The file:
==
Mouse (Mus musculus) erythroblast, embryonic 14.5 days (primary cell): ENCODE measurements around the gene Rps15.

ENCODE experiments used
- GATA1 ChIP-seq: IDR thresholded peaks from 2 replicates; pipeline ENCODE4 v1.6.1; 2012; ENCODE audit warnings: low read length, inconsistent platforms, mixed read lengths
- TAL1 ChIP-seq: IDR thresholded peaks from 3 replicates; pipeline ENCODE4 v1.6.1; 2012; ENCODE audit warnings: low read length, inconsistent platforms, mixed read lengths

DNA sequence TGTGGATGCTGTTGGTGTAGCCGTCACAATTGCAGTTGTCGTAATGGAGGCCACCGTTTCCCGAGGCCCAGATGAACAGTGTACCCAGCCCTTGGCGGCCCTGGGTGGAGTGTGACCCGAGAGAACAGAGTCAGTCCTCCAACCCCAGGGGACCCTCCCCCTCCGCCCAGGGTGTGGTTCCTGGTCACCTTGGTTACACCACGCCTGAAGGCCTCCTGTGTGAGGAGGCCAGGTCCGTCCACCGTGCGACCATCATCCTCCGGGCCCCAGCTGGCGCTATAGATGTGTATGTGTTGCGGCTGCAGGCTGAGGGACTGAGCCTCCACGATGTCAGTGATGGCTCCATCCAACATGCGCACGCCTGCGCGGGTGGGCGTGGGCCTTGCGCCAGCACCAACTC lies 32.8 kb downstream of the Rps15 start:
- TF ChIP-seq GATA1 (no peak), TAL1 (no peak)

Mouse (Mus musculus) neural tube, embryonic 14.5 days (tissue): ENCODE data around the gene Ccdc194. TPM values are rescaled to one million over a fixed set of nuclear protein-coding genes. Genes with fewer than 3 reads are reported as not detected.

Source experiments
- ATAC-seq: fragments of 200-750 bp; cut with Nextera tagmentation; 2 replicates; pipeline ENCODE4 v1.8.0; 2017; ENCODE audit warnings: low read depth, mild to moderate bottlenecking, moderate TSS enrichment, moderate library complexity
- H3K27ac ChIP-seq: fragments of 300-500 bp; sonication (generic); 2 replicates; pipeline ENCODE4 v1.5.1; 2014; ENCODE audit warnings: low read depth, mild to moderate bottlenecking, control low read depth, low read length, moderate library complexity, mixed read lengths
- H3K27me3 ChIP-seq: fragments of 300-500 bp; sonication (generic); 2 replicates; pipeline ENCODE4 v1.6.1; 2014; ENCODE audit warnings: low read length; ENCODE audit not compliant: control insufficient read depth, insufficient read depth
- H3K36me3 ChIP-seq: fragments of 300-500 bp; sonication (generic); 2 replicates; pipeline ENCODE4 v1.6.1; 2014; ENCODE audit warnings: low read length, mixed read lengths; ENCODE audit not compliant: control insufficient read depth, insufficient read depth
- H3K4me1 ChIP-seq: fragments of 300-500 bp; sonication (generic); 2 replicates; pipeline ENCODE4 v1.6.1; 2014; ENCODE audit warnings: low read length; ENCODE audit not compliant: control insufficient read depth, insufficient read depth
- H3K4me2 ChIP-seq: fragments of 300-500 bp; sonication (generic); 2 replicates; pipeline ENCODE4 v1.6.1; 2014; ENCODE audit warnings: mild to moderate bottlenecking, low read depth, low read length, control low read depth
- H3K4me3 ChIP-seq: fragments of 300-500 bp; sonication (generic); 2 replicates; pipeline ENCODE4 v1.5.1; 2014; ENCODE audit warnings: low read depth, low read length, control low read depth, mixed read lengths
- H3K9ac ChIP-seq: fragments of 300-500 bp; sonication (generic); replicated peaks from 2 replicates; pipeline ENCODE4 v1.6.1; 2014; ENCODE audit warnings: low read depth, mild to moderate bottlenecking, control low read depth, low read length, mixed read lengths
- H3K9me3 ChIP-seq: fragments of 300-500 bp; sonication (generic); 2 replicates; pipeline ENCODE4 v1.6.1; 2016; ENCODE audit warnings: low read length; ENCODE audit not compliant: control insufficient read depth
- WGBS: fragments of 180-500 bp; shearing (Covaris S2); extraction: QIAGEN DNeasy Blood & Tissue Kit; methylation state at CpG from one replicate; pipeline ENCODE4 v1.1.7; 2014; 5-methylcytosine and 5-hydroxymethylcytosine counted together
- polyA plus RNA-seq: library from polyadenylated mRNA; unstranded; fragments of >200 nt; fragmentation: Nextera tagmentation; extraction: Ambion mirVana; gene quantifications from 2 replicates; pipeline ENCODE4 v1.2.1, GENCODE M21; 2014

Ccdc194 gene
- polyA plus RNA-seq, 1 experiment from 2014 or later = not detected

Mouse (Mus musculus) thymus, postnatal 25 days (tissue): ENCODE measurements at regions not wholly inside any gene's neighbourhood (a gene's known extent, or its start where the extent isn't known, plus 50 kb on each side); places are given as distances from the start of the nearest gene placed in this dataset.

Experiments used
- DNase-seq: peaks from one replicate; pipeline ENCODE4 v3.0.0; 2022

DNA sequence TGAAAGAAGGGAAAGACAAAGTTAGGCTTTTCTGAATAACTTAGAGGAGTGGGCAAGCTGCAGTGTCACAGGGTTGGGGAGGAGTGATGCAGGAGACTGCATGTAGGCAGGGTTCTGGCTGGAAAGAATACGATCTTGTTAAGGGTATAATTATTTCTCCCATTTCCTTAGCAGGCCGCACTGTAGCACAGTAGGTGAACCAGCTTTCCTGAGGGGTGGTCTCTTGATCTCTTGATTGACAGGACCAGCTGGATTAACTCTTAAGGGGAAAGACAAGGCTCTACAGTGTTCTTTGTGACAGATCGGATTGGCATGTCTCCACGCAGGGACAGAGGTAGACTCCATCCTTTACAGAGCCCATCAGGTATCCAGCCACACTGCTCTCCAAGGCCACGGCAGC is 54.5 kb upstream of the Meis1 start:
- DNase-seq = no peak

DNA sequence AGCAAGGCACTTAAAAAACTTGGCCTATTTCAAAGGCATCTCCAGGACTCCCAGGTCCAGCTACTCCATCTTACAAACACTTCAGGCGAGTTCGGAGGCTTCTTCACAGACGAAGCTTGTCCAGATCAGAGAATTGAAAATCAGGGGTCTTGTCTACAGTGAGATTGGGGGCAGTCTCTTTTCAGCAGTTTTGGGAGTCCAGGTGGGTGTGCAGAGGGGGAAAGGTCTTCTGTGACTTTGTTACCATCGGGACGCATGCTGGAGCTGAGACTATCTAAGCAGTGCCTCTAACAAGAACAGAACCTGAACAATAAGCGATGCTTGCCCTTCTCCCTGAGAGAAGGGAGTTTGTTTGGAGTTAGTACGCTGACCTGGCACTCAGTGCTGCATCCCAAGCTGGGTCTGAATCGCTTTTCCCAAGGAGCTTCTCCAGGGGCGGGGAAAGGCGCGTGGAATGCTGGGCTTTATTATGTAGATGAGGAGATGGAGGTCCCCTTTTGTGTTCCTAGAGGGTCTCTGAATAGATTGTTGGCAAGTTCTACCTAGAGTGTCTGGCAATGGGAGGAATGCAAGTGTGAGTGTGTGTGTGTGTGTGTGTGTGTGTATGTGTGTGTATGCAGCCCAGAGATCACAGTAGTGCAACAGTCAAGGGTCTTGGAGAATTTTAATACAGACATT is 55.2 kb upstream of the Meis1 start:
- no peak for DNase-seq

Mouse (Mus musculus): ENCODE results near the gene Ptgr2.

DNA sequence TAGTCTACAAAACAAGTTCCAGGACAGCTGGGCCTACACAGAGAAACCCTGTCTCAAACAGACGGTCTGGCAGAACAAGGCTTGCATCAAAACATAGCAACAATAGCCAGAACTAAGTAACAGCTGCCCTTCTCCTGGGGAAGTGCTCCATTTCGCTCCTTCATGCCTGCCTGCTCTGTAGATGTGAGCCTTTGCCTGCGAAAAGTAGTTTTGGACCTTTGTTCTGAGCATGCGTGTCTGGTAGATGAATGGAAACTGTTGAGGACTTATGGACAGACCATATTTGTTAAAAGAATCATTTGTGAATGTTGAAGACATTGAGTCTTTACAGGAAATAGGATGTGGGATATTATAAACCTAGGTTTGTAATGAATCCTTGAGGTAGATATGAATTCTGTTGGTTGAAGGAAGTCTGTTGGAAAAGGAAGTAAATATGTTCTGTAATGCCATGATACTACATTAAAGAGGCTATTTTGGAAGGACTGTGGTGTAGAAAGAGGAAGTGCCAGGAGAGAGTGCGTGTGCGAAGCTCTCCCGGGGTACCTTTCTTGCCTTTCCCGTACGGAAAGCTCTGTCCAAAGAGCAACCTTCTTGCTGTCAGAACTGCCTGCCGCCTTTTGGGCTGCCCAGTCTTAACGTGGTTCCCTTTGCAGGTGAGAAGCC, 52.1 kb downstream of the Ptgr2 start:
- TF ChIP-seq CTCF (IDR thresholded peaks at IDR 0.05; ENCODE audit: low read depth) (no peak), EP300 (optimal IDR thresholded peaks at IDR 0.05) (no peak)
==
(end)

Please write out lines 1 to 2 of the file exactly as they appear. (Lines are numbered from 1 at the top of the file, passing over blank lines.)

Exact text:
Mouse (Mus musculus) erythroblast, embryonic 14.5 days (primary cell): ENCODE measurements around the gene Rps15.

ENCODE experiments used